Images of starving children in Africa made people in developed nations demand their politicians do something. Stark images of poverty in America over the course of the Twentieth Century made people aware and created changes and safetynet programs. 

The images of combat during the Viet Nam War on the nightly news and in morning papers and weekly magazines changed Americans view of that conflict. The two iconic photos from the war, the execution of a traitor by a police official and the napalm girl are still remembered to this day. 

This past year, in Greece, people rioted over the image of a distruaght middle aged man pouring fuel over himself while lighting it.   

With all the technology in the hands of so many, everyone is a photographer and journalist. It is a shame that images that should be on the front page or television show up on various social media platforms instead. Sometimes those images go viral. Most times there is no story told. 

Images are part of stories. A meager story with a compelling image can do more than a strong story with a kindergarten graduation picture. 

If journalism claims to be a public service, if they claim to tell the best version of the truth, then they owe the public the whole truth and nothing but the truth. People need to be appalled, shocked, and awed. They need to see the end result of gang and drug warfare, murder, mayhem, and violence. Then they can hold the cowardly politicians responsible. 

During this election cycle we hear nothing about law and order from national or local politicians running for election and reelection. The politicians are terrified to bring up such a politically unpalatable subject.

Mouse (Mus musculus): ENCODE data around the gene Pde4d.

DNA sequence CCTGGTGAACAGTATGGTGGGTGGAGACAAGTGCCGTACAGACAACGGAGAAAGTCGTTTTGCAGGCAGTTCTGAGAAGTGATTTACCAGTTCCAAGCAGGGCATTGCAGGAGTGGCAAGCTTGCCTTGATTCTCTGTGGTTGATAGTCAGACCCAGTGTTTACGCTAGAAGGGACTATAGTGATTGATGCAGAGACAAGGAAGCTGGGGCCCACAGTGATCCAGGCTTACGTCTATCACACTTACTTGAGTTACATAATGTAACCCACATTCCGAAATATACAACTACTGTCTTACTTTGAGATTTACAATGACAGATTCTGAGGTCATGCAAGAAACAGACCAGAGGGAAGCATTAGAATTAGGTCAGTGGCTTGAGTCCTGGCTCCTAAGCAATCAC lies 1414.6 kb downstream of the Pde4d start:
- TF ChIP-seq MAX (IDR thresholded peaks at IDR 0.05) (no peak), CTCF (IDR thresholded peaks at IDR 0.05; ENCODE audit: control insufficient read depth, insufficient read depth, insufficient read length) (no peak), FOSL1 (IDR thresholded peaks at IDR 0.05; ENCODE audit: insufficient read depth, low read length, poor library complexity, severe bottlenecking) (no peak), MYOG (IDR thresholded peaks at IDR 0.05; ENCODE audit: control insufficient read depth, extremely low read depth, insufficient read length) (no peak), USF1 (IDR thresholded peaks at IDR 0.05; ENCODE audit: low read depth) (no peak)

This is not an ideological issue. It is not a party issue. It is just plain common sense. If people can see with their own eyes the carnage wrought upon their communities they would force change. They would demand the gangs disband. They would demand police and politicians drive drug dealers out of their neighborhoods. They would hold people accountable. 

That is what the politicians and journalism fears. They are joined together in a symbiotic relationship that cannot be broken. Pity they are losing out to all the people out there with smart phones, tablets, and small video and still cameras. It is shameful others have to do their job. 

These images below are graphic in nature. Hide the kiddies. They are compiled from Mexico, Sicily, and America- before political correctness. Mafia and Mexican drug cartel murders.

Peter V. Bella is a retired Chicago Police Officer, freelance journalist and photojournalist, cook, and raconteur.  He likes to be the irreverent sharp stick that pokes, prods, and annoys.  His opinions are his and his alone. Mr. Bella is a member of the National Press Photographers Association, Online News Association, Chicago Headline Club, and the Society for Professional Journalists. 

pvbella@gmail.com 

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Peter Bella

Peter Bella is a retired Chicago Police Officer, freelance photographer, freelance writer, budding videographer, and passionate cook.  He aims to be the sharp stick that pokes and annoys.  The Middle Class Guy is a political column written from a center-right point of view.  While concentrating mainly on politics he will stray into culture, entertainment, sports, cooking, and humor from time to time, along with Memories of things Pabst.  All from a middle class perspective.